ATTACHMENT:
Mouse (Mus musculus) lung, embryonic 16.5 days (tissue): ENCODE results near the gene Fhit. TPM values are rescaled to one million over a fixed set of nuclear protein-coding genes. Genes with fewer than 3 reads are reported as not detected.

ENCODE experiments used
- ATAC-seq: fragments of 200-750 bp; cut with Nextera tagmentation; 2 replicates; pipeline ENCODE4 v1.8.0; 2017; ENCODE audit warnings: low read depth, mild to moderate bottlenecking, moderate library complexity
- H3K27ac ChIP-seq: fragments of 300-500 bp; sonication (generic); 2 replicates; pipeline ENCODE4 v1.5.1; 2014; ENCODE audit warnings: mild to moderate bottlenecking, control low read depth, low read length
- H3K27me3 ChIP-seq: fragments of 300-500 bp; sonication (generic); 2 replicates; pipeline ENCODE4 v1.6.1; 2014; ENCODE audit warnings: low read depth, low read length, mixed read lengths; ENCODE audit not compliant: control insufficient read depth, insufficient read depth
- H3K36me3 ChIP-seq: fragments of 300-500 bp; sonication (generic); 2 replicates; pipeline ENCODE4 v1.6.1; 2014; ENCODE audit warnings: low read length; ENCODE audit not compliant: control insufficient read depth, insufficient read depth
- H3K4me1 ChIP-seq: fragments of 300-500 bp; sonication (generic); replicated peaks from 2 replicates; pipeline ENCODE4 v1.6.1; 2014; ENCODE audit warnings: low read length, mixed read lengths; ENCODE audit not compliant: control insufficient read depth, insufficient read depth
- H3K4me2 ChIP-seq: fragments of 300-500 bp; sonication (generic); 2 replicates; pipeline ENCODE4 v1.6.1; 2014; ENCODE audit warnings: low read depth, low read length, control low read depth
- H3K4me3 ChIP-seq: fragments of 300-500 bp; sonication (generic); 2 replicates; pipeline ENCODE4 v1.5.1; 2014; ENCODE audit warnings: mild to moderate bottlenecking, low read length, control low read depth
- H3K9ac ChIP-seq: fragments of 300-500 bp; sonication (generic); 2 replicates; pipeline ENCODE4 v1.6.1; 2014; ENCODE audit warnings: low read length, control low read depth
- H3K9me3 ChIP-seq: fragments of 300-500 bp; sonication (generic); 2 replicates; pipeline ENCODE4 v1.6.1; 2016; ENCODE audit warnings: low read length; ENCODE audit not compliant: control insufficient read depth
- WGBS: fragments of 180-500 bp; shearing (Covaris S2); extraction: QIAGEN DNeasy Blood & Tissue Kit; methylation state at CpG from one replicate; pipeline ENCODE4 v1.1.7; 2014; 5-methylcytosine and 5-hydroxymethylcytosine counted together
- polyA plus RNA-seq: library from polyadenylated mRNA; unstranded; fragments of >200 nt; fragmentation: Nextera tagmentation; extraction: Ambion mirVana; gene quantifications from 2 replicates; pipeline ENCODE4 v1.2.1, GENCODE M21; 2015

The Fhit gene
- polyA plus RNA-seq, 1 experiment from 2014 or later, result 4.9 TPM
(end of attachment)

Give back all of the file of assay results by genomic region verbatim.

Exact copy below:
Mouse (Mus musculus) lung, embryonic 16.5 days (tissue): ENCODE results near the gene Fhit. TPM values are rescaled to one million over a fixed set of nuclear protein-coding genes. Genes with fewer than 3 reads are reported as not detected.

ENCODE experiments used
- ATAC-seq: fragments of 200-750 bp; cut with Nextera tagmentation; 2 replicates; pipeline ENCODE4 v1.8.0; 2017; ENCODE audit warnings: low read depth, mild to moderate bottlenecking, moderate library complexity
- H3K27ac ChIP-seq: fragments of 300-500 bp; sonication (generic); 2 replicates; pipeline ENCODE4 v1.5.1; 2014; ENCODE audit warnings: mild to moderate bottlenecking, control low read depth, low read length
- H3K27me3 ChIP-seq: fragments of 300-500 bp; sonication (generic); 2 replicates; pipeline ENCODE4 v1.6.1; 2014; ENCODE audit warnings: low read depth, low read length, mixed read lengths; ENCODE audit not compliant: control insufficient read depth, insufficient read depth
- H3K36me3 ChIP-seq: fragments of 300-500 bp; sonication (generic); 2 replicates; pipeline ENCODE4 v1.6.1; 2014; ENCODE audit warnings: low read length; ENCODE audit not compliant: control insufficient read depth, insufficient read depth
- H3K4me1 ChIP-seq: fragments of 300-500 bp; sonication (generic); replicated peaks from 2 replicates; pipeline ENCODE4 v1.6.1; 2014; ENCODE audit warnings: low read length, mixed read lengths; ENCODE audit not compliant: control insufficient read depth, insufficient read depth
- H3K4me2 ChIP-seq: fragments of 300-500 bp; sonication (generic); 2 replicates; pipeline ENCODE4 v1.6.1; 2014; ENCODE audit warnings: low read depth, low read length, control low read depth
- H3K4me3 ChIP-seq: fragments of 300-500 bp; sonication (generic); 2 replicates; pipeline ENCODE4 v1.5.1; 2014; ENCODE audit warnings: mild to moderate bottlenecking, low read length, control low read depth
- H3K9ac ChIP-seq: fragments of 300-500 bp; sonication (generic); 2 replicates; pipeline ENCODE4 v1.6.1; 2014; ENCODE audit warnings: low read length, control low read depth
- H3K9me3 ChIP-seq: fragments of 300-500 bp; sonication (generic); 2 replicates; pipeline ENCODE4 v1.6.1; 2016; ENCODE audit warnings: low read length; ENCODE audit not compliant: control insufficient read depth
- WGBS: fragments of 180-500 bp; shearing (Covaris S2); extraction: QIAGEN DNeasy Blood & Tissue Kit; methylation state at CpG from one replicate; pipeline ENCODE4 v1.1.7; 2014; 5-methylcytosine and 5-hydroxymethylcytosine counted together
- polyA plus RNA-seq: library from polyadenylated mRNA; unstranded; fragments of >200 nt; fragmentation: Nextera tagmentation; extraction: Ambion mirVana; gene quantifications from 2 replicates; pipeline ENCODE4 v1.2.1, GENCODE M21; 2015

The Fhit gene
- polyA plus RNA-seq, 1 experiment from 2014 or later, result 4.9 TPM